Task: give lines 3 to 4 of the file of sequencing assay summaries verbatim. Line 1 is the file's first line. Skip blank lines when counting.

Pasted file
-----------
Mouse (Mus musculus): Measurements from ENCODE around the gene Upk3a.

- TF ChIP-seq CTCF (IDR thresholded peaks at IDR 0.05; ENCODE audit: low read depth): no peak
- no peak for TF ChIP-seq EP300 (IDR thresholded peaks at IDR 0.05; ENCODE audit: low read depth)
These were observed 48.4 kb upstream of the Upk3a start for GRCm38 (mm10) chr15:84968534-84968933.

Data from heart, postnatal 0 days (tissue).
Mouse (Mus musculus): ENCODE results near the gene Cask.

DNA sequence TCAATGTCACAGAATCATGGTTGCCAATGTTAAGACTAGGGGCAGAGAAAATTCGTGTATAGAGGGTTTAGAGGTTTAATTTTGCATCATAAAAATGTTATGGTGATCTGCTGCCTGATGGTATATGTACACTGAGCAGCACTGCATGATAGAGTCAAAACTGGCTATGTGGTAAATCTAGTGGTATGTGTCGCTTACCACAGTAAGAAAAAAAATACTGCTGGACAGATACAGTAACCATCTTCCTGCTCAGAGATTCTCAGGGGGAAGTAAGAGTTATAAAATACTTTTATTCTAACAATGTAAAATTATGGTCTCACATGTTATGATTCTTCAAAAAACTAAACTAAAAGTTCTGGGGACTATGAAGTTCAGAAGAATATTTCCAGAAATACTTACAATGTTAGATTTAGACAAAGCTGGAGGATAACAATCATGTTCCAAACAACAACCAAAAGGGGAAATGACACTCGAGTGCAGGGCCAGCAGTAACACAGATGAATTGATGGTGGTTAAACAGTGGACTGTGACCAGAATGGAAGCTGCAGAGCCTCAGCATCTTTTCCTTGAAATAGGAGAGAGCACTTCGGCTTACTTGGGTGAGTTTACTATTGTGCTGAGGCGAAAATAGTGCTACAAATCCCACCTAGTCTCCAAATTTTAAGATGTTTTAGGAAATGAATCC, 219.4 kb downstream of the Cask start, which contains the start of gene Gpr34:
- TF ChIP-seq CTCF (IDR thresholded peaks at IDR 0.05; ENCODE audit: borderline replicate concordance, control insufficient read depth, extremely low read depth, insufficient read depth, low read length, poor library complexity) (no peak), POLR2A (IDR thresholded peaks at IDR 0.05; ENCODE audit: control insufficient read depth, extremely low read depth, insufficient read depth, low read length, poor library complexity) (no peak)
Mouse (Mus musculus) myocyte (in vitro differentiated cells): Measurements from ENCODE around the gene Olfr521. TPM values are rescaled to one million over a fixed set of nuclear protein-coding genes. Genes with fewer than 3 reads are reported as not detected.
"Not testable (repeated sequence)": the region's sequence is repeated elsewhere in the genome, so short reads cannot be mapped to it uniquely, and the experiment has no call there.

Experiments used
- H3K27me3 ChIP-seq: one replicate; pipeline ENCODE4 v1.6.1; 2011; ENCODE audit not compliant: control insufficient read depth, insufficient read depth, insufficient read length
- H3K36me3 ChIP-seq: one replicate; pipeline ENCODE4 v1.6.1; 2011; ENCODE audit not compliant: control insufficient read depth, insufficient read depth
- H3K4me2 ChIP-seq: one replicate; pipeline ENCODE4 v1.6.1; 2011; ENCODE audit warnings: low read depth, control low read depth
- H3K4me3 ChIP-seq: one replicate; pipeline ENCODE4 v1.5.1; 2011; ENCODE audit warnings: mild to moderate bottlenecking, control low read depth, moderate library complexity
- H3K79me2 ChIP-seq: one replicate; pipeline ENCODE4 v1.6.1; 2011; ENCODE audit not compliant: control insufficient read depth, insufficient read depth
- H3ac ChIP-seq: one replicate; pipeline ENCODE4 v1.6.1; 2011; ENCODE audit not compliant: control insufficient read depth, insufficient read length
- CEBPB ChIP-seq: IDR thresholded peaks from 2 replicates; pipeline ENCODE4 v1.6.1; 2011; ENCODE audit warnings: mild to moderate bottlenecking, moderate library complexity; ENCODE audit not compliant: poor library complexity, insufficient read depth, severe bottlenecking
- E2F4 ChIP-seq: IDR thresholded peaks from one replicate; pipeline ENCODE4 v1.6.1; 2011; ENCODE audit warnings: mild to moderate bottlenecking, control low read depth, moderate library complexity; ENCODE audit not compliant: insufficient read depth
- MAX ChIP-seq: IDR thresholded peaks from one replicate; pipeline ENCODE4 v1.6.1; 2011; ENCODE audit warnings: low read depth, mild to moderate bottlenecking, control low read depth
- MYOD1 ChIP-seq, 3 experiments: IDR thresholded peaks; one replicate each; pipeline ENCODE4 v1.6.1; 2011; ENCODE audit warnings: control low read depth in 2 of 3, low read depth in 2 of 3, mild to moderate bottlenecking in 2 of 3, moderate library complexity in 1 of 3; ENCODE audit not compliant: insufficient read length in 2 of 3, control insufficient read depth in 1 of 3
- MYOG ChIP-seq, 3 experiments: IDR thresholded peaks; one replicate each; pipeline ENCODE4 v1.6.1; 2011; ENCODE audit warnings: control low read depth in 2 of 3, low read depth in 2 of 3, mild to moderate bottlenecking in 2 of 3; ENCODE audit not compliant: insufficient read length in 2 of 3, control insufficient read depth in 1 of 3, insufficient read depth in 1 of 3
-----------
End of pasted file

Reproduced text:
- no peak for TF ChIP-seq EP300 (IDR thresholded peaks at IDR 0.05; ENCODE audit: low read depth)
These were observed 48.4 kb upstream of the Upk3a start for GRCm38 (mm10) chr15:84968534-84968933.